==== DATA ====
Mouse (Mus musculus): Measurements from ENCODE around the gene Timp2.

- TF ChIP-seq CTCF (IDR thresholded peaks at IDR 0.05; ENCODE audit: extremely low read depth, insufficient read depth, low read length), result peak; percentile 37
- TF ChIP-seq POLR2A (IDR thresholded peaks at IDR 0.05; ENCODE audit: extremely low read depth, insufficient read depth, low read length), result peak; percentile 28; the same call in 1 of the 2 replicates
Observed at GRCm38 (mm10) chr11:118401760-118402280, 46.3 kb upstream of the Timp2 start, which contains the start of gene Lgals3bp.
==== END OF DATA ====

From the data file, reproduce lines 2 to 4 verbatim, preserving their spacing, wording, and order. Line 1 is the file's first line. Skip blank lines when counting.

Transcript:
- TF ChIP-seq CTCF (IDR thresholded peaks at IDR 0.05; ENCODE audit: extremely low read depth, insufficient read depth, low read length), result peak; percentile 37
- TF ChIP-seq POLR2A (IDR thresholded peaks at IDR 0.05; ENCODE audit: extremely low read depth, insufficient read depth, low read length), result peak; percentile 28; the same call in 1 of the 2 replicates
Observed at GRCm38 (mm10) chr11:118401760-118402280, 46.3 kb upstream of the Timp2 start, which contains the start of gene Lgals3bp.